Commissioners must control budget in Mahoning County
The Mahoning Valley continues to lag behind the nation in the snail’s pace recovery from the economic recession, which means officeholders must keep a tight rein on the spending of tax dollars. Keepers of the public purse have generally done a good job of setting priorities to ensure a continuation of services to the citizenry.
But the major test will come this week when Mahoning County commissioners meet to adopt the 2012 general fund budget. They should borrow a page from their colleagues in Trumbull County who recently adopted a bare bones spending plan.
Trumbull’s $42 million plan is slightly less than the $42.4 million allocated this year.
“The employees have taken freezes so we could keep the same level of service,” said Trumbull County Auditor Adrian Biviano. “Everyone’s cooperating.”
There’s one word in the statement that should be adopted by the commissioners in Mahoning County: Freezes.
It certainly reflects what has been going on in the private sector for the past several years, and there’s no reason why government should not adhere to the same principle.
Commissioners Anthony Traficanti, John McNally and Carol Rimedio-Righetti hope to pass the budget on Thursday, and the public will watch closely to see just how seriously they are taking the warnings from state government that tougher times loom.
Republican Gov. John Kasich and the Republican-controlled General Assembly adopted a biennium budget that slashed funding for local governments, and the governor has warned that things may get worse in the near future.
Given that reality, Traficanti, McNally and Rimedio-Righetti must make it clear that pay raises for public employees are out of the question. They can do that by stripping departmental budget requests of money officeholders intend to use to increase compensation for their employees.
Indeed, even those departments that do not receive money from the general fund should be told that pay raises are not acceptable public policy in the midst of an economic recession.
At the end of the budget hearings last week, an analysis of the requests from the general fund departments showed $7.32 million worth of wage increases, additional staffing and additional operating and capital expenses.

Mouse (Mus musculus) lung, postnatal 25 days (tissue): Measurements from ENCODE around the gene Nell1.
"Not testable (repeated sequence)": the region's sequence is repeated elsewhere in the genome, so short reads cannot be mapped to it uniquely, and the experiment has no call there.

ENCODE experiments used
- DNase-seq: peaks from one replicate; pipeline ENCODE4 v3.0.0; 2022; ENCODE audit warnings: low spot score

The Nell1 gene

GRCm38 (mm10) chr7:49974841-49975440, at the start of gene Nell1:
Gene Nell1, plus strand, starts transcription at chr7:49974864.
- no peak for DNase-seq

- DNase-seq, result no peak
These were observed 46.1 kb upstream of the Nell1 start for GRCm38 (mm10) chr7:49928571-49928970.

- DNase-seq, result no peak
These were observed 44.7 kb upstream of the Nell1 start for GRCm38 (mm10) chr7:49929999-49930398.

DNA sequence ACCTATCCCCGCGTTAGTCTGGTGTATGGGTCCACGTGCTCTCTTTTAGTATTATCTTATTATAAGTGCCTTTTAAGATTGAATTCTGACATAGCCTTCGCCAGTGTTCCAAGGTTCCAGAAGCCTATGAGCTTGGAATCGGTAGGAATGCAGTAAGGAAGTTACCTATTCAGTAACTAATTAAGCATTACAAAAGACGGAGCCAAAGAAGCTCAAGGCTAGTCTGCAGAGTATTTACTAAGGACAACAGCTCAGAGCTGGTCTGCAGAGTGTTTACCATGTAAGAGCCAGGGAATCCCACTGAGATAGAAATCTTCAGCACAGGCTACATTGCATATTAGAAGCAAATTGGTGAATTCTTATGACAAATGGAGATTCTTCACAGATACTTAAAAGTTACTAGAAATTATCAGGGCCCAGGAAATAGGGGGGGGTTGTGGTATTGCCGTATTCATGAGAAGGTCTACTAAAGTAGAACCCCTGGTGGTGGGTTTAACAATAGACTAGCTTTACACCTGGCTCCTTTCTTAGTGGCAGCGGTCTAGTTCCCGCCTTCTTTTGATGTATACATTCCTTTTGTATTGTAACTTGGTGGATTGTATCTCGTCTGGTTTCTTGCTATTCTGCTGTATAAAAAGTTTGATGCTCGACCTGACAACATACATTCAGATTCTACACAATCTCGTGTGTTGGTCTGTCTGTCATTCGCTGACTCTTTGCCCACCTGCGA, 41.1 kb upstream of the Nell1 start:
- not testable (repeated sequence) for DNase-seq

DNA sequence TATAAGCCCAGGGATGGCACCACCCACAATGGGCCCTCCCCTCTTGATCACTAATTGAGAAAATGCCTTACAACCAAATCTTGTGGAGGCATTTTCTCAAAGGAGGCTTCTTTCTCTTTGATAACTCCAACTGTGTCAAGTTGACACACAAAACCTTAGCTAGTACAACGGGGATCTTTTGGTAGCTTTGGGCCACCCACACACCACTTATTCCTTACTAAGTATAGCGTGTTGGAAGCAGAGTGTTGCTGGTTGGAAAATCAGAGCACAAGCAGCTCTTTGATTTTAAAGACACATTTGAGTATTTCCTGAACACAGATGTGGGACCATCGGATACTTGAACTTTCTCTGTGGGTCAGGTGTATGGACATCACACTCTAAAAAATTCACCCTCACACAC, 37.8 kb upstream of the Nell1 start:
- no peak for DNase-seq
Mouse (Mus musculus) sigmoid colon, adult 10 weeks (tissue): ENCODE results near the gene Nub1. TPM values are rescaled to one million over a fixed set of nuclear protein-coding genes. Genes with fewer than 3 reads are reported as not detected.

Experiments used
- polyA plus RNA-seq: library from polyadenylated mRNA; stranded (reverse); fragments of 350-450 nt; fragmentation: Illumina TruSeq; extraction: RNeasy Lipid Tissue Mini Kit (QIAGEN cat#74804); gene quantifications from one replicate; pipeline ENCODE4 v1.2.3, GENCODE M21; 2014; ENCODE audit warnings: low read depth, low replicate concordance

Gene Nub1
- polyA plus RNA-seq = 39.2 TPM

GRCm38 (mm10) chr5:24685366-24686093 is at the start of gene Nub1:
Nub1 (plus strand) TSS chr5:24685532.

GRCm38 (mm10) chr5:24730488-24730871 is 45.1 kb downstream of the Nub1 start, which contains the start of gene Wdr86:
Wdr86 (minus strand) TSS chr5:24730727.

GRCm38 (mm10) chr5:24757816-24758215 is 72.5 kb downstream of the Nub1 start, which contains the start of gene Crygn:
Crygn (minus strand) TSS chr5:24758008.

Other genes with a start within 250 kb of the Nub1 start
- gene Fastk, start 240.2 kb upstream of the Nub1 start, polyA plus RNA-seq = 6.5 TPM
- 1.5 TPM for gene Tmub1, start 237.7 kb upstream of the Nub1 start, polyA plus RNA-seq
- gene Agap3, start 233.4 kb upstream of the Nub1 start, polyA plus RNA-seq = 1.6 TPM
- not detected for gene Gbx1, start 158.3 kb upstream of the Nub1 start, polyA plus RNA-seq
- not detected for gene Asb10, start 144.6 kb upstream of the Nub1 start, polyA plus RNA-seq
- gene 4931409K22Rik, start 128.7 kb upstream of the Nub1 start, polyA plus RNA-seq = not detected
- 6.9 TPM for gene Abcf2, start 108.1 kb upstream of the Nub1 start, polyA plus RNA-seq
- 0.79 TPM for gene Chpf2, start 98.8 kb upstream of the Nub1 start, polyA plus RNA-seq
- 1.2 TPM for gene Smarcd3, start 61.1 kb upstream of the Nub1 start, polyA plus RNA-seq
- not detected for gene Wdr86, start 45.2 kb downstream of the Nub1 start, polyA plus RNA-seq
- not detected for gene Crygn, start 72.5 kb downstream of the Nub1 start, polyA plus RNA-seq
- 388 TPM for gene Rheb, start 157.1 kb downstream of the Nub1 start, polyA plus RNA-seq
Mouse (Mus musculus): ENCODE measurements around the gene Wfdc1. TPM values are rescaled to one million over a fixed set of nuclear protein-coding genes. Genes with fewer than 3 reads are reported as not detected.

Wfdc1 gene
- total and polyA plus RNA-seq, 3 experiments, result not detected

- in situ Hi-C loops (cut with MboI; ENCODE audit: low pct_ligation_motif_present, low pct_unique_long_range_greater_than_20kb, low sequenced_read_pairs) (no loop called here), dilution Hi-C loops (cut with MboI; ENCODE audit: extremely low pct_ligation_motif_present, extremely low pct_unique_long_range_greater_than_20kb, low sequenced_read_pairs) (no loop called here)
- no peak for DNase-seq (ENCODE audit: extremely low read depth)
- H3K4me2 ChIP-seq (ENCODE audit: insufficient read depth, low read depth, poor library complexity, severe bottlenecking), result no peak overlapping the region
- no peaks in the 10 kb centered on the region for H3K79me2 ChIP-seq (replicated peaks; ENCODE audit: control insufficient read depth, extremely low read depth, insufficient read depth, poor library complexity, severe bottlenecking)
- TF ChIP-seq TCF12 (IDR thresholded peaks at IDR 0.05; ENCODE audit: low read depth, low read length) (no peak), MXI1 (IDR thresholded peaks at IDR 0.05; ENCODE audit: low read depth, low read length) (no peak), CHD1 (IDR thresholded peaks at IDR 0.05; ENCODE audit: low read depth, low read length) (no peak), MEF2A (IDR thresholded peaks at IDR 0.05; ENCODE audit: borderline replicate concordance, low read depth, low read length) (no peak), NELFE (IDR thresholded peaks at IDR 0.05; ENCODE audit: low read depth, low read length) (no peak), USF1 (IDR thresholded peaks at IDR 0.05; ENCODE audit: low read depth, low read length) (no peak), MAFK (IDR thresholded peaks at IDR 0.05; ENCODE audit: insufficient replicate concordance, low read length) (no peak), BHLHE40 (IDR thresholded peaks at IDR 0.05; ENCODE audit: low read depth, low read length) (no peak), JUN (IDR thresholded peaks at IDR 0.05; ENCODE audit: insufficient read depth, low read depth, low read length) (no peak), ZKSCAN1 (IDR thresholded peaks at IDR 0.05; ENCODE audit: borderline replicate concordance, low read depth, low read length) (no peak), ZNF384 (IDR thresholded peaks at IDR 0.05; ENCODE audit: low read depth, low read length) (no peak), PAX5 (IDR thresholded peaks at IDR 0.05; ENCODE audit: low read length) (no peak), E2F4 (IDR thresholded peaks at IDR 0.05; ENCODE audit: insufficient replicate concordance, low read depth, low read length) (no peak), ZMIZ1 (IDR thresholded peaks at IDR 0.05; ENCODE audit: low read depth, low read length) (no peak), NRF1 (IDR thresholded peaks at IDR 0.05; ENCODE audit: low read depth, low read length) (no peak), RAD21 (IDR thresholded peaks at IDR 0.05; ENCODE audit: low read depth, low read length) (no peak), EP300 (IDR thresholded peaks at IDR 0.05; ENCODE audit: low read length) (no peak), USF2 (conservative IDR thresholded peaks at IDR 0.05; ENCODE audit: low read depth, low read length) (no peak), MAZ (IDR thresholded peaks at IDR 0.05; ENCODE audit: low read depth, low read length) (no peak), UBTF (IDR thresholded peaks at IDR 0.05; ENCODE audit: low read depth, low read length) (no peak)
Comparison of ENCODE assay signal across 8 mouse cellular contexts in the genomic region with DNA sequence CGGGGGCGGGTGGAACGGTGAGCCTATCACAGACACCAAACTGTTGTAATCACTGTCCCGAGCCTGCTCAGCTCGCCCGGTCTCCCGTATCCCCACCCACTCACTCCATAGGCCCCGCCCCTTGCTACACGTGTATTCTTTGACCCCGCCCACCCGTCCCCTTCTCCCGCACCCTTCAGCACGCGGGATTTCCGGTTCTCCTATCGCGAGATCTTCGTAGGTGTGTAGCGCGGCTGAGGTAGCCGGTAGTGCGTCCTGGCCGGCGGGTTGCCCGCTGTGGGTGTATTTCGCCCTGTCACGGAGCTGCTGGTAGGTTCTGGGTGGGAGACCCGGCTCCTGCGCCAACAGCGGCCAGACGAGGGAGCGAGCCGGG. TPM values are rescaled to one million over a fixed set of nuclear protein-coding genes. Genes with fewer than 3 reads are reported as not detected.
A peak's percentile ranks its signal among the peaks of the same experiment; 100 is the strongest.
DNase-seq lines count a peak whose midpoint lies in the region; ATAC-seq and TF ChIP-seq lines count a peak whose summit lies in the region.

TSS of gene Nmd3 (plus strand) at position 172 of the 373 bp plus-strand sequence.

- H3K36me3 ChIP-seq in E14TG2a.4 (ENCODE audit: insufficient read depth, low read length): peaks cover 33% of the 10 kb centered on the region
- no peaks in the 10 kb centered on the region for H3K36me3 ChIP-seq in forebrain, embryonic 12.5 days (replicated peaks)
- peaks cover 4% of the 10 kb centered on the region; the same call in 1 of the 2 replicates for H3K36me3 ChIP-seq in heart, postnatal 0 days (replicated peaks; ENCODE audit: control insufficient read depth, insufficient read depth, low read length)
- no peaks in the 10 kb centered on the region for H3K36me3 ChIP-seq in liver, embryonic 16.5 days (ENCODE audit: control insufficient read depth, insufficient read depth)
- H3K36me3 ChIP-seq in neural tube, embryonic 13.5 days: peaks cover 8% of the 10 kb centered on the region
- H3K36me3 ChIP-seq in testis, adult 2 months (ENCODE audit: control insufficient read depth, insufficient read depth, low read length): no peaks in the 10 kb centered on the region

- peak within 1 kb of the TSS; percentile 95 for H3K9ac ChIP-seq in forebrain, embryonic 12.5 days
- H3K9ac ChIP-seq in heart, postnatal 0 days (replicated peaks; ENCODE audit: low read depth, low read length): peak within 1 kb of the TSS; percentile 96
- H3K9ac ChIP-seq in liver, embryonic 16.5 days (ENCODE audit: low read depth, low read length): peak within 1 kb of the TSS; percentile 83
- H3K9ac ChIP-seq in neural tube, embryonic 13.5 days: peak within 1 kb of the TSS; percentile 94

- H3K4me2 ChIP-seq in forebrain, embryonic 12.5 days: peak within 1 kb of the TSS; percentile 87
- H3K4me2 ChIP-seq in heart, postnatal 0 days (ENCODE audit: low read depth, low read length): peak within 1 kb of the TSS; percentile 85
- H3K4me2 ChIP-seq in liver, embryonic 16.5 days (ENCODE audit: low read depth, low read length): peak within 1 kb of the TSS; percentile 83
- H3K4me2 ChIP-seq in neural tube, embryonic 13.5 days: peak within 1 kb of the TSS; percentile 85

Do the commissioners give in to such demands, or do they go through the wish lists with a fine-toothed comb and determine which items are essential to the health, safety and welfare of residents. The answer is obvious.
What is also clear is the choice between pay raises and layoffs.
The county’s budget commission has certified $47.9 million in revenue for 2012, compared with the $54.5 million certified this year. There is the possibility of a $3.1 million general fund carryover, but when added to the projection for 2012, the total is still less than what was available in 2011.
In other words, there isn’t any money for frills.
This is an opportunity for Mahoning County commissioners to take aim at the status quo. More than 80 percent of government’s operating budget goes for salaries and benefits, which means a review of each department’s payroll is demanded. The money just isn’t there to give in to all the demands, and the future prospects are bleak, at best.
Having a job in this economy, especially one that pays a decent salary and offers health care and pension benefits that are superior to what most workers in the private sector receive, is a bonus, in and of itself.
Officeholders will suffer the wrath of the voters if they throw caution to the wind and approve pay hikes and other compensation boosts for their employees.
Commissioners Traficanti, McNally and Rimedio-Righetti have the responsibility to say “no.”